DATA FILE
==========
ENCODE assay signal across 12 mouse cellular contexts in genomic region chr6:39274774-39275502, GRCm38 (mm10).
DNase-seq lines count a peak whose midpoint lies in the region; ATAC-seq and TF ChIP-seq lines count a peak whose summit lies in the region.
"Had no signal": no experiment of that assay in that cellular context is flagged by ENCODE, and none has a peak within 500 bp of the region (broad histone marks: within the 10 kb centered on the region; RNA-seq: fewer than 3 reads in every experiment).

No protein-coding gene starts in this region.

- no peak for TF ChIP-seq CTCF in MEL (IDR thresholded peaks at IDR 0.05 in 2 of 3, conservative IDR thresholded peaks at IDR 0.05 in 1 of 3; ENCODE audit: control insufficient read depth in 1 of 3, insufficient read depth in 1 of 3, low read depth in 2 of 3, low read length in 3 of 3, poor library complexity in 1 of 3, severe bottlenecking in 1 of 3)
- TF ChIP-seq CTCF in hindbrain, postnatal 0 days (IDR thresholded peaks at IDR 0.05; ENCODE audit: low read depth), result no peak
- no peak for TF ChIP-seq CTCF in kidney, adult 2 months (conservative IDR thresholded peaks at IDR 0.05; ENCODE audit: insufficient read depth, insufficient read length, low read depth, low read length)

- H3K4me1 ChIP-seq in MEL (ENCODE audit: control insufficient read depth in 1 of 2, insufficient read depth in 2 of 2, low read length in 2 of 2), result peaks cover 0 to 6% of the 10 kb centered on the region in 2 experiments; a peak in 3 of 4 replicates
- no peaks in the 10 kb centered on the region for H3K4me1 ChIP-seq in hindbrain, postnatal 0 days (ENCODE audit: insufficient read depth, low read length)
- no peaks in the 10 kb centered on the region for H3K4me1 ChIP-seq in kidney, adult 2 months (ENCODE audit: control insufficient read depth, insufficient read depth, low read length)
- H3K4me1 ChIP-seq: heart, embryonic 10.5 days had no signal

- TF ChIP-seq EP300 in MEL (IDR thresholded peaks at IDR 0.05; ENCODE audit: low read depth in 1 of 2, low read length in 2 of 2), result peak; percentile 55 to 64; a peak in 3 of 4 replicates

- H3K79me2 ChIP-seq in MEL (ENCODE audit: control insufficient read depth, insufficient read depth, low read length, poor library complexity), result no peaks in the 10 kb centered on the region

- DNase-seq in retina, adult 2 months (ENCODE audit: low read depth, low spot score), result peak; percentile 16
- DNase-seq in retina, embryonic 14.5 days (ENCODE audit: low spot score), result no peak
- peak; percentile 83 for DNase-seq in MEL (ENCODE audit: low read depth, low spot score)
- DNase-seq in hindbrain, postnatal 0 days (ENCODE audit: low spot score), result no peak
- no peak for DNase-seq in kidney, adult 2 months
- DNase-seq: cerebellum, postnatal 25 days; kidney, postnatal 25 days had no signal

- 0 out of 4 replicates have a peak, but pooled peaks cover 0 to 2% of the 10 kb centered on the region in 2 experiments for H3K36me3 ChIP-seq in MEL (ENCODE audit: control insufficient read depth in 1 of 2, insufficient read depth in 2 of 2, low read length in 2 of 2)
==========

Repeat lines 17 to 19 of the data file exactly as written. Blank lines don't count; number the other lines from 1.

- DNase-seq in hindbrain, postnatal 0 days (ENCODE audit: low spot score), result no peak
- no peak for DNase-seq in kidney, adult 2 months
- DNase-seq: cerebellum, postnatal 25 days; kidney, postnatal 25 days had no signal